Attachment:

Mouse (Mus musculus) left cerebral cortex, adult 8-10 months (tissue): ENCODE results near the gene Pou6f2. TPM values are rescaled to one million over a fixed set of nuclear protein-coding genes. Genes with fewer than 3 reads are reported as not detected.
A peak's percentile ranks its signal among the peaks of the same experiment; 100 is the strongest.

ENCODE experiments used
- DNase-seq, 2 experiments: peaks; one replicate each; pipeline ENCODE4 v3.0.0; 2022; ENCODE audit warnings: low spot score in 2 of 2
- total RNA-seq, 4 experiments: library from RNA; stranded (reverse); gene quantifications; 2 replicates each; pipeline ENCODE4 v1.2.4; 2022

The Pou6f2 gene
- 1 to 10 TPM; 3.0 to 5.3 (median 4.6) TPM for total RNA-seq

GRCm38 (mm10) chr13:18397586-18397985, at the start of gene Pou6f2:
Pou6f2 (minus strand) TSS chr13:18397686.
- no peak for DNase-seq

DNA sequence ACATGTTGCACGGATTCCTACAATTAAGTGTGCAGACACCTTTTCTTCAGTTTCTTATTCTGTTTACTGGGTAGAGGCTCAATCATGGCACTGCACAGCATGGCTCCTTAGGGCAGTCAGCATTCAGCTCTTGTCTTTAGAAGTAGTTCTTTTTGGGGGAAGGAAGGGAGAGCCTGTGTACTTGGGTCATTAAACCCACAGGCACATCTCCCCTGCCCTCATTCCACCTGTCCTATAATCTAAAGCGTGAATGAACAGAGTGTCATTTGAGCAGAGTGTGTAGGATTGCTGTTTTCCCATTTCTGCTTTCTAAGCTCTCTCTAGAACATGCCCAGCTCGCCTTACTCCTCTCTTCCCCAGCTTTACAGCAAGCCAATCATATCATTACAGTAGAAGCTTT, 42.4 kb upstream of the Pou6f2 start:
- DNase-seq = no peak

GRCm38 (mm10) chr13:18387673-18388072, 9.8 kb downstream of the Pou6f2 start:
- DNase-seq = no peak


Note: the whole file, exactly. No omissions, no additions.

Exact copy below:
Mouse (Mus musculus) left cerebral cortex, adult 8-10 months (tissue): ENCODE results near the gene Pou6f2. TPM values are rescaled to one million over a fixed set of nuclear protein-coding genes. Genes with fewer than 3 reads are reported as not detected.
A peak's percentile ranks its signal among the peaks of the same experiment; 100 is the strongest.

ENCODE experiments used
- DNase-seq, 2 experiments: peaks; one replicate each; pipeline ENCODE4 v3.0.0; 2022; ENCODE audit warnings: low spot score in 2 of 2
- total RNA-seq, 4 experiments: library from RNA; stranded (reverse); gene quantifications; 2 replicates each; pipeline ENCODE4 v1.2.4; 2022

The Pou6f2 gene
- 1 to 10 TPM; 3.0 to 5.3 (median 4.6) TPM for total RNA-seq

GRCm38 (mm10) chr13:18397586-18397985, at the start of gene Pou6f2:
Pou6f2 (minus strand) TSS chr13:18397686.
- no peak for DNase-seq

DNA sequence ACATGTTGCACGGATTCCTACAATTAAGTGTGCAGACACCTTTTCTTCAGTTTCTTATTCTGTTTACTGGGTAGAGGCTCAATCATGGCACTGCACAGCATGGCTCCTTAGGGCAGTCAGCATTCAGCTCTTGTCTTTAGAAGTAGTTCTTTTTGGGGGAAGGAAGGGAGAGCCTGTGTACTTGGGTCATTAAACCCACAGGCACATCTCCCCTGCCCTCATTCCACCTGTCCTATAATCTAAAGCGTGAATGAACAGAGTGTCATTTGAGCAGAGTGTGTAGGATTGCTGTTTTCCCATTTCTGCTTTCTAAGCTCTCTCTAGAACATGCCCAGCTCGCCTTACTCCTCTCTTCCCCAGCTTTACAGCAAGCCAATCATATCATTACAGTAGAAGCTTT, 42.4 kb upstream of the Pou6f2 start:
- DNase-seq = no peak

GRCm38 (mm10) chr13:18387673-18388072, 9.8 kb downstream of the Pou6f2 start:
- DNase-seq = no peak